Regardless of provided convenience of references over pointers such as needleless of dereferencing and rules specific to use of each ,

is there any logical reason to provide two language constructs as pointers and references or is it just a syntactic sugar?

(I guess the ultimate underlying implementation that compiler would use the same steps for references as do for pointers with implying/checking for rules defined for references by a language.)

NOTE : the question is not about rules have defined by languages on references such as "references are not allowed to assign NULL in C++ but pointers" etc.

  • In C++, a reference is an alias for an object. It goes well beyond syntactic sugar: it always refers to one and the same object, and it does not support pointer arithmetic. – juanchopanza Jul 7 '13 at 11:25
  • This sounds like an interesting question, but I can't quite figure out what you're asking. How do Go and C++ play a role? What exact "difference" are you looking for? Could you please clarify the question? – Kerrek SB Jul 7 '13 at 11:40
  • @Kerrek Go and C++ have included to make the question to be specific hence allow to provide concrete answers.Further both languges have same semantics for refs and pointers. – nish1013 Jul 7 '13 at 12:35
up vote 3 down vote accepted

You are asking two questions, if I understand correctly

  1. What is the difference between pointers and references
  2. Why support both data types

Here goes:

  1. A pointer refers to a location in memory where a datatype resides. The size of a pointer is fixed, given the underlying hardware, generally 4 or 8 bytes - totally regardless of what it is in fact pointing to. Furthermore, a pointer can be passed to a function using an invalid value - foo(reintepret_cast<int *>(0xDEADBEEF) );. In contrast, a reference ensures that the underlying data is valid - since the reference is an alias the the object itself and can't be moved from being so (providing the the referenced object is still in scope - edited per remark below).
  2. There are reasons to support both types. The first reason is to ensure that data that is passed to functions is valid - without wasting cycles on testing pointer validity (not NULL). The second reason is that one can be sure that not only is the data pointing to a valid location, it is also pointing at a valid data object. But the main reason is that a reference allows us to enjoy the benefit of calling a function without passing arguments by value, yet still maintaining a guarantee that the argument refers to a valid value.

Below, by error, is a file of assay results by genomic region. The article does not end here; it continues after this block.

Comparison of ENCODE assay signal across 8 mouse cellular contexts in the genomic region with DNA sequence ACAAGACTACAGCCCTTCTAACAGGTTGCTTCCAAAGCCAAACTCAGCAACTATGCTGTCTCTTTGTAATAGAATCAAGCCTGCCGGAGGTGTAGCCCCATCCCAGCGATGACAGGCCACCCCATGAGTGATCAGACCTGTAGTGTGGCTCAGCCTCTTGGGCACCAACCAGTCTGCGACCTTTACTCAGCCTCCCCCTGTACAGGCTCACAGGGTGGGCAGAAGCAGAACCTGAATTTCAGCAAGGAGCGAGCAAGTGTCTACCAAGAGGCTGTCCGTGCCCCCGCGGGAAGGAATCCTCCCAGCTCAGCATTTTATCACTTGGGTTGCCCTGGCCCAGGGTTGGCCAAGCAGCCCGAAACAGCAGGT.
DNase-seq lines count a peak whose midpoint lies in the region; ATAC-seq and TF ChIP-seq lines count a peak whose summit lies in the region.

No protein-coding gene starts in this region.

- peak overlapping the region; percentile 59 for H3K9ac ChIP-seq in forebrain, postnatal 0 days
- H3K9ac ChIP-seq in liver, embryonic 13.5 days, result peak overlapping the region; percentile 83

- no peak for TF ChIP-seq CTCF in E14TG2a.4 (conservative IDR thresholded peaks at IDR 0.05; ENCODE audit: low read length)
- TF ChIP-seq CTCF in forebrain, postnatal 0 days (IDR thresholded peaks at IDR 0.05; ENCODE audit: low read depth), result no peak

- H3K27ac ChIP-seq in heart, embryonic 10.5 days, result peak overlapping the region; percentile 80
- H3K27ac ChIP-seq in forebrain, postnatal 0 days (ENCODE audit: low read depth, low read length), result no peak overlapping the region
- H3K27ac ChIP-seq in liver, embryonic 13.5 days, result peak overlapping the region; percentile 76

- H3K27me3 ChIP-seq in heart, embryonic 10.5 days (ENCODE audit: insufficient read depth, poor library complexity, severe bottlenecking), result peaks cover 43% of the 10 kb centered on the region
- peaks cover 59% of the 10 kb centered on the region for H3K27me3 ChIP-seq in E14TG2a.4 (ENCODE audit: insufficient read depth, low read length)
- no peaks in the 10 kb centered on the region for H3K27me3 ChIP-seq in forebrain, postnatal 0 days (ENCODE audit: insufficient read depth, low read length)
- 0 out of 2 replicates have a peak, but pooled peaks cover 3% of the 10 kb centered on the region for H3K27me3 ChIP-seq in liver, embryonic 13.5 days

• @levngli. Very constructive answers , many thanks for that. Would you be able to elloborate 'alias' concept as a part of this answer to make this answer futher valuable. – nish1013 Jul 7 '13 at 12:44
  • Sure, the meaning of alias is that the reference refers to the exact object. In other words, if you have an object such as int foo and a function with the signature bar(int &rZog) and you call bar(foo), within bar - rZog and foo are the same. The ramification is that changes to rZog will be valid in foo after leaving bar. Should bar be implemented as void bar(int &rZog) {rZog *= 2;}; once called, foo itself will have been multiplied by 2. – levengli Jul 7 '13 at 16:28
  • 1
    "In contrast, a reference ensures that the underlying data is valid" Not true. If you have a reference to a variable that is then out of scope, it is no longer valid. If you pass that reference, it is still invalid. – newacct Jul 9 '13 at 22:13

You should ask Bjarne Stroustrup why C++ has references. Amongst other places, he provides his rationale in Section 7.7 References, The C++ Programming Language, Fourth Edition on page 189. See also p. 86 of The Design and Evolution of C++.

  • would you able to provide a summary here? – nish1013 Jul 7 '13 at 19:22

Your Answer

 

By clicking "Post Your Answer", you acknowledge that you have read our updated terms of service, privacy policy and cookie policy, and that your continued use of the website is subject to these policies.

Not the answer you're looking for? Browse other questions tagged or ask your own question.